NORWAY - Taking the Lead on Electric Planes

Arno Froese

In July 2018, Norway’s transport minister Ketil Solvik-Olsen and Dag Falk-Petersen, the head of the country’s airport company Avinor, took a very special flight together.  

In front of the press they squeezed into the cockpit of a two-seat plane made by the Slovenian company Pipistrel. With Falk-Petersen at the controls, the pair took a short flight lasting a few minutes around Oslo in an Alpha Electro G2.

The flight’s novelty is partly explained by the aircraft’s name; it’s entirely powered by electricity. Battery-powered aircraft have made the leap from fantasy to drawing board to production. But it’s just the start.

Solvik-Olsen and Falk-Petersen weren’t just flying this plane for a lark; it was to underline one of Norway’s most dramatic plans to cut down on its carbon emissions in the decades ahead. By 2040, Norway intends all short-haul flights leaving its airports to be on aircraft powered by electricity.

It’s one of the most far-reaching promises yet to cut down on aviation’s contribution to greenhouse gas emissions. But there is one major barrier—there are no airliner-size electric-powered aircraft being built yet.

Norway is a good place for such experiments. Much of the country’s terrain is mountainous and there are many offshore islands, which means there are a lot of short-haul flights (Avinor runs no fewer than 46 airports in Norway). Road, rail or boat travel often take a lot longer than a short flight, especially during the winter when snow and ice can block roads and tracks.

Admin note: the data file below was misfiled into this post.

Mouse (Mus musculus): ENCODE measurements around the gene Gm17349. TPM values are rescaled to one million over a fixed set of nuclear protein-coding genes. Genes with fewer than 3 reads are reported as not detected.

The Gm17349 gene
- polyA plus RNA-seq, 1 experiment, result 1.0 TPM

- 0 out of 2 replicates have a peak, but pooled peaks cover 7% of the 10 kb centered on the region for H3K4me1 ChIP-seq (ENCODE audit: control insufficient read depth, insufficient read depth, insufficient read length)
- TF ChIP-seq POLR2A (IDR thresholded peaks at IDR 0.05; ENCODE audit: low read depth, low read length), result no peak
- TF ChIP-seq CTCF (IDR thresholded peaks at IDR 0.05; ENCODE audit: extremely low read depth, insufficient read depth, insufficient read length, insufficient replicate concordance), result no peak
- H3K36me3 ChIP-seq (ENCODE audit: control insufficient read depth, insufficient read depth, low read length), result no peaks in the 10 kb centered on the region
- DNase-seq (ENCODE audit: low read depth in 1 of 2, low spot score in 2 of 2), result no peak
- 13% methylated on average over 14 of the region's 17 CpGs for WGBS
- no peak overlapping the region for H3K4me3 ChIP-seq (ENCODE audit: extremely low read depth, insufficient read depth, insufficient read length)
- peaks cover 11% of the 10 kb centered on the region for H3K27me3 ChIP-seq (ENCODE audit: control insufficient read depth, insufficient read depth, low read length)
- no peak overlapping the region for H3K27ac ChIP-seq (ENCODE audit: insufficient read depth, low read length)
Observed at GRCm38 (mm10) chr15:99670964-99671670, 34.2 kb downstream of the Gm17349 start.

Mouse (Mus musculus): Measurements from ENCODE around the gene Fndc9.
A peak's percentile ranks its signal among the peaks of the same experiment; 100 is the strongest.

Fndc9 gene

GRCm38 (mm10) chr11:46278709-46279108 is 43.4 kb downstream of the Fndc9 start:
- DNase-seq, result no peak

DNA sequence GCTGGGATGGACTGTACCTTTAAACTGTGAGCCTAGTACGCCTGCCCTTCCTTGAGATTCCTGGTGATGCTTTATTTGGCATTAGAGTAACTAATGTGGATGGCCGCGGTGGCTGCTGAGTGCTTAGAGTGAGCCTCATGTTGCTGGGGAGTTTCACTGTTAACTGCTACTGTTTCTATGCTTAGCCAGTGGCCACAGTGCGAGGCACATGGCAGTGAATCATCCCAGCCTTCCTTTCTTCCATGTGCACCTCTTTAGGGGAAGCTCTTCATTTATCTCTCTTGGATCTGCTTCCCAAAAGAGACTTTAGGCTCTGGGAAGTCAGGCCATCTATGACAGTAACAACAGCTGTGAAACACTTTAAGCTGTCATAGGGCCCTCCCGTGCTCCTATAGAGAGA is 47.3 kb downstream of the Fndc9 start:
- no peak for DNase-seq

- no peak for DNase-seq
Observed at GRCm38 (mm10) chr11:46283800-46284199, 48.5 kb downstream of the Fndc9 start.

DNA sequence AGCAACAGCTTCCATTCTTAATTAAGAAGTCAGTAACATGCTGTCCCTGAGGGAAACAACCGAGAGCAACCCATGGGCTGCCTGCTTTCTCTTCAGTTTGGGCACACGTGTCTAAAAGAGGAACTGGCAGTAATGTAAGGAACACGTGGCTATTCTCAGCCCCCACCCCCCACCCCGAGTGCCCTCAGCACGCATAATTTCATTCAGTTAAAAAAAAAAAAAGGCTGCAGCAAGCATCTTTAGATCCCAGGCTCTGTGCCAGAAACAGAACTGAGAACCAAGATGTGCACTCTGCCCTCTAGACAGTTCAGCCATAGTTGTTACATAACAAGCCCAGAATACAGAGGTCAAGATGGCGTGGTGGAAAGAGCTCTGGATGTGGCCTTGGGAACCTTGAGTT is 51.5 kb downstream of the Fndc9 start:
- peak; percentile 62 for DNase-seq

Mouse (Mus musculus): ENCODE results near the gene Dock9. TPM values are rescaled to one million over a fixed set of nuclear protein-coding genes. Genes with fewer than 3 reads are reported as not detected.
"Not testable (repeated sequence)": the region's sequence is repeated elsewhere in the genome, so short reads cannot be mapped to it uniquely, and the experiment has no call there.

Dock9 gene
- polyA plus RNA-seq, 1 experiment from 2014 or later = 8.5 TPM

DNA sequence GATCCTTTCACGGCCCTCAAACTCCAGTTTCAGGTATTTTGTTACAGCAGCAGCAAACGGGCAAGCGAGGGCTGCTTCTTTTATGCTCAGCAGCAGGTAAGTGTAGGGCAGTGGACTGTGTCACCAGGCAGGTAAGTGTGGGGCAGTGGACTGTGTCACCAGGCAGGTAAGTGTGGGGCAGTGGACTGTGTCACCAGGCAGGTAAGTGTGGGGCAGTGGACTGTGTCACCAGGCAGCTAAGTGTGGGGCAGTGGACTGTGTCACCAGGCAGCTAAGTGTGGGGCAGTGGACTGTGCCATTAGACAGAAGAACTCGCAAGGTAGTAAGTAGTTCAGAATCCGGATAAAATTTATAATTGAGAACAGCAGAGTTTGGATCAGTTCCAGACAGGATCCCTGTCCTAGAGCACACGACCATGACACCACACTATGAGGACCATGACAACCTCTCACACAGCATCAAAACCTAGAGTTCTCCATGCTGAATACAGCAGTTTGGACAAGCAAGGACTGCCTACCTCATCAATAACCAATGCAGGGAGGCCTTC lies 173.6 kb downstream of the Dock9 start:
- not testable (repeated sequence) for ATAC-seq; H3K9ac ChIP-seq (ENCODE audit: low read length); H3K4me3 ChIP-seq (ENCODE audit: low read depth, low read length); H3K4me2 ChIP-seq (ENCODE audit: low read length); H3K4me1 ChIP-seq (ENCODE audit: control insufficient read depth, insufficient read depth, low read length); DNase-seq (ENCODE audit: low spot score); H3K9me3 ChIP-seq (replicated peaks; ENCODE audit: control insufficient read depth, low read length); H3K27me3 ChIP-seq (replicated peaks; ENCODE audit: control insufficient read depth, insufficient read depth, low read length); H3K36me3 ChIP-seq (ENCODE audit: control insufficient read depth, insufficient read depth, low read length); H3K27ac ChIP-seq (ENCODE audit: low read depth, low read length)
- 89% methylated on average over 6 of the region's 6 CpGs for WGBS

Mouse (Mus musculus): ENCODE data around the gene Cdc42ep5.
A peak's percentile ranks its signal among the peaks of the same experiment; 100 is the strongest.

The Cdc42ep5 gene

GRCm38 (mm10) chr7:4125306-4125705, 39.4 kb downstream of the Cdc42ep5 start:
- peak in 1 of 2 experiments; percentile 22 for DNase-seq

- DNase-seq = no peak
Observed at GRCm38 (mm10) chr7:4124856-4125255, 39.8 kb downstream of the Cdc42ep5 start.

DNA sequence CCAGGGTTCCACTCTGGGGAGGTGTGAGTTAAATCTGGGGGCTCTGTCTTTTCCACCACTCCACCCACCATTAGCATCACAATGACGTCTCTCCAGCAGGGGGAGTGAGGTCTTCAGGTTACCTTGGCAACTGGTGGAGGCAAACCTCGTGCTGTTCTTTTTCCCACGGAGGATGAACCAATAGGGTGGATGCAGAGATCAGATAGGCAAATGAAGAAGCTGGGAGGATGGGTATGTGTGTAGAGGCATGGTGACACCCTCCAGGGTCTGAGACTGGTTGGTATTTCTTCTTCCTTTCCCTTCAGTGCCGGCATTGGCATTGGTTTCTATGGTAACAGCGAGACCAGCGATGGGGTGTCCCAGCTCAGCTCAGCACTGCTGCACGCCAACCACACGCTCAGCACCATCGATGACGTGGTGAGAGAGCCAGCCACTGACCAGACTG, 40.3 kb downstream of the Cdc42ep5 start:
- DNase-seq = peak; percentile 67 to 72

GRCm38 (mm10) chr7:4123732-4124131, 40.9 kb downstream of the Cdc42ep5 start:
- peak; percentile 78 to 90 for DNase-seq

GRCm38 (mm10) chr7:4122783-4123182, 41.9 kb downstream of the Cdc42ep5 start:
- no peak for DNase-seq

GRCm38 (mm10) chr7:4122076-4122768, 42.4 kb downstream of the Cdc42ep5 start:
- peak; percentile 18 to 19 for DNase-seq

“A lot of the flights here are only 15 to 30 minutes,” says Falk-Peterson, “and we have all sorts of mountainous terrain. That’s why we decided to set up a program where we can actually have aircraft makers tender for it in one or two years.”

Norway wants those aircraft makers to come up with a 25-to-30-seat airliner powered by electric motors, with the first of them introduced into service as early as 2025., 22 August 2018

Arno's commentary

In July of 2016, André Borschberg and Bertrand Piccard from Switzerland set the new world record for longest solar powered flight, for 117 hours, 52 minutes—a distance of 7,212 km.

Now it is Norway’s turn to experiment with electric planes. Will they succeed? Only the future will give the right answer. In the meantime, mankind seems desperate to change the climate, but they don’t know how to change it and to what date. While it’s true polar caps are melting, no one has actual proof of what happened 1,000 or 2,000 years ago. Doubtless, mankind’s industrial revolution does contribute to temperature change. But can he reverse global warming? That seems to be an unanswerable question. Yet we do know what’s written in the Bible: “While the earth remaineth, seedtime and harvest, and cold and heat, and summer and winter, and day and night shall not cease” (Genesis 8:22).

Arno Froese is the executive director of Midnight Call Ministries and editor-in-chief of the acclaimed prophetic magazines Midnight Call and News From Israel. He has authored a number of well-received books, and has sponsored many prophecy conferences in the U.S., Canada, and Israel. His extensive travels have contributed to his keen insight into Bible prophecy, as he sees it from an international perspective.

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